Today we are going to discuss Inverters and the balance of system components. Inverters are the component that takes the DC(Direct Current) Provided by the solar array and stored in the battery bank, and converts it to AC(Alternating Current) for your home use. Alternating current means that the current alternates its direction over and over again(every 8 milliseconds) to create a nice wave pattern. It goes up, rounds off, goes down, rounds off, and repeats.
You want to match your inverter to your battery bank, so if you have a 24V battery bank you don’t want to buy a 12v solar inverter. Once you have cut out or reduced usage of all the devices that you can, you need to do an analysis of the devices you still have and how often they are used to understand what the demands of your inverter are going to be. You need to look at both the peak or startup loads as well as the running loads. For example a refrigerator compressor may draw 5 times its running amps for half a second while starting up. There are many tools on the internet that can help you with this as well, my favorite is over at the Alt-E Store. Once you have your total Watt-Hours per day and your peak loads you can decide on an inverter.
Here are a few things you need to consider while evaluating solar inverter choices.
- Pure Sine Wave vs. Modified Sine Wave – these are the two main classes of solar inverters you will be looking at. Sine waves are that nice up and down curve I spoke about before with rounded peaks and valleys. Pure or True Sine wave Inverters create AC electricity that is just like the grid power. Everything in your house was designed to run on true sine wave. But that doesnt mean that it can run on Modified Sine Wave. MSW is more blocky than TSW. MSW goes up to peak for a few milliseconds, goes to zero for a few milliseconds, and goes down for a fe milliseconds and then repeats. High tech and sensitive electronics may have problems with Modified Sine Wave. Personally, with the price difference not being that much anymore, I would go with the TSW to ensure that I wasnt going to have problems. ANother option would be to have a MSW inverter for normal loads and a seperate smaller TSW inverter for finisky loads.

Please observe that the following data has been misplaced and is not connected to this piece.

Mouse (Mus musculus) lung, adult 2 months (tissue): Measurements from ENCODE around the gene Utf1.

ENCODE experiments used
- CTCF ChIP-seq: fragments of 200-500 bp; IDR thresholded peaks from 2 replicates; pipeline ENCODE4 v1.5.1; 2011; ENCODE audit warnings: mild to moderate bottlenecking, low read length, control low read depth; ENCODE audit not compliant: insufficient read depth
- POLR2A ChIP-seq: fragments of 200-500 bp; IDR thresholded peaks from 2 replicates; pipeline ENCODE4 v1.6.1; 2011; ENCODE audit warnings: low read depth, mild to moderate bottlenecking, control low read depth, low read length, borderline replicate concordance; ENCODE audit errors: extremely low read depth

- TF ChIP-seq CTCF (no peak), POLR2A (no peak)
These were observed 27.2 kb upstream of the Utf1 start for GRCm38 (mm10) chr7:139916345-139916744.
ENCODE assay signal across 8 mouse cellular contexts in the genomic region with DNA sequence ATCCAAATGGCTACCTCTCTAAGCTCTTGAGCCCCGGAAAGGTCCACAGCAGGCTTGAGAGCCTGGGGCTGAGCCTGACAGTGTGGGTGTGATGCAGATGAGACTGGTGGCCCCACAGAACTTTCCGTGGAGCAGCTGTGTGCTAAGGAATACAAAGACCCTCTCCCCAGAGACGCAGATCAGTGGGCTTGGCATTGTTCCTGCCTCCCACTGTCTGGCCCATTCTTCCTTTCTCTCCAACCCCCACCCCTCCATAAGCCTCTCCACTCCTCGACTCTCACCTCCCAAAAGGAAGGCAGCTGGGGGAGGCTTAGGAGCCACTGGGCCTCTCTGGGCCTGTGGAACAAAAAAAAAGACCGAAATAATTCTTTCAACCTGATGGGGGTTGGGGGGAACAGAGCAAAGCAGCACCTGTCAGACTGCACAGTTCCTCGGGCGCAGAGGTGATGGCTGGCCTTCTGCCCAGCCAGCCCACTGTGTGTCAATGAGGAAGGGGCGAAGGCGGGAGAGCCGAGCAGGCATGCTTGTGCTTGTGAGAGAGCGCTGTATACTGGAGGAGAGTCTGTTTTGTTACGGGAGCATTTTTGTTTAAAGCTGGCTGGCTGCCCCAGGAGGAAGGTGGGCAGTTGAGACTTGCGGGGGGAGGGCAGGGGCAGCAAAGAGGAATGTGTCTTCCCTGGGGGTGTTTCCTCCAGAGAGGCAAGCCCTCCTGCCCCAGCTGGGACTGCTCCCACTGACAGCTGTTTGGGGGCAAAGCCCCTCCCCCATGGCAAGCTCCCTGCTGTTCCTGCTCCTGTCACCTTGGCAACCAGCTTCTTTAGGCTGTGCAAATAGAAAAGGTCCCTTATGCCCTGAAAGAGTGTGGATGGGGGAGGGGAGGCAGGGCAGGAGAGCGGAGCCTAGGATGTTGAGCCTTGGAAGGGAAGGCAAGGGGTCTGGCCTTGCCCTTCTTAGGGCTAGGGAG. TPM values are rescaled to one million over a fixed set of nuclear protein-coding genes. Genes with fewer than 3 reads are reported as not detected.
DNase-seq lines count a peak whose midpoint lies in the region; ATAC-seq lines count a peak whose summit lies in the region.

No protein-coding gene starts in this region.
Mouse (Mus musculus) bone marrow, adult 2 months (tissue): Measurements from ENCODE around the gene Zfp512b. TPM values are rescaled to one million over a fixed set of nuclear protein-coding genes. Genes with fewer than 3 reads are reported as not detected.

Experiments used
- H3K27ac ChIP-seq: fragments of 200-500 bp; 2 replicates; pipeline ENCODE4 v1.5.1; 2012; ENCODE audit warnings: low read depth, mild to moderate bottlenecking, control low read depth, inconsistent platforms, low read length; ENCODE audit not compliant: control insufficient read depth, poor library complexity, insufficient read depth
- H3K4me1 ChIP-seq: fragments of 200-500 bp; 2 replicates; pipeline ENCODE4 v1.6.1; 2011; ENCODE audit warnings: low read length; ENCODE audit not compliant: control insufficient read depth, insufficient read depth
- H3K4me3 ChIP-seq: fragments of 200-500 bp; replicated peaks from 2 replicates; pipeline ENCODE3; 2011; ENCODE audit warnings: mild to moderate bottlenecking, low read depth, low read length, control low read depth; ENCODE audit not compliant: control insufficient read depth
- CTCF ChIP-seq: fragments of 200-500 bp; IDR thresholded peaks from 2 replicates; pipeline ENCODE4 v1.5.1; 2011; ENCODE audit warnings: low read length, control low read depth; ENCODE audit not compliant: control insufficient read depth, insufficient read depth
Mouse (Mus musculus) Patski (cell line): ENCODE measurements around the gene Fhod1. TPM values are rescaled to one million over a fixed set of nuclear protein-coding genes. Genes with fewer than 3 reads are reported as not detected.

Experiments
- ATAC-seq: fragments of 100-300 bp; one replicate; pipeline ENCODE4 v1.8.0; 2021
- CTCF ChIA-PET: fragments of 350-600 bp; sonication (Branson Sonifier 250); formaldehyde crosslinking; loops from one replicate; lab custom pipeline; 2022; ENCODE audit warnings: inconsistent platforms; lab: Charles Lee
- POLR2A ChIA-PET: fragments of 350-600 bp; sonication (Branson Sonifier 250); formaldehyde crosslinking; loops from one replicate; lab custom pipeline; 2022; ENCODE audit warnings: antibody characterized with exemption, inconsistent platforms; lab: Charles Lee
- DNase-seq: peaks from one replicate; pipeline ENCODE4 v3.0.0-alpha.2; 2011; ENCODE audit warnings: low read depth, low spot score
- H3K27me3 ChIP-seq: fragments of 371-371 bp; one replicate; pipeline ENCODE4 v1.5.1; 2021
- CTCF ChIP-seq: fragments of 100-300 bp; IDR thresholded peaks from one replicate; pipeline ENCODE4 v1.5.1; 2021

- Inverter/Charger or not – An inverter/charger is a combination of an inverter, battery charger and transfer switch into one device. When a generator is on an hooked up, or you are hooked to the grid, the inverter recharges the battery bank. It also allows any surplus AC power to pass through and power houseAC loads, such as a television. When AC power is disconnected, the unit inverts DC battery power into AC electricity. I would advise using this because it makes adding a generator to the system plug and play.
- Future expand-ability – Some solar inverters play well with others and can be wired in parallel to expand the system and others cant. If you are building out your system slowly this may be a consideration you should make.
Balance of System – The balance of system is simply the other components you need to complete your system. These include wiring and combining the solar panels, fuses, safety switches, battery cables, disconnects, monitors and controllers or data displays, and mounting systems.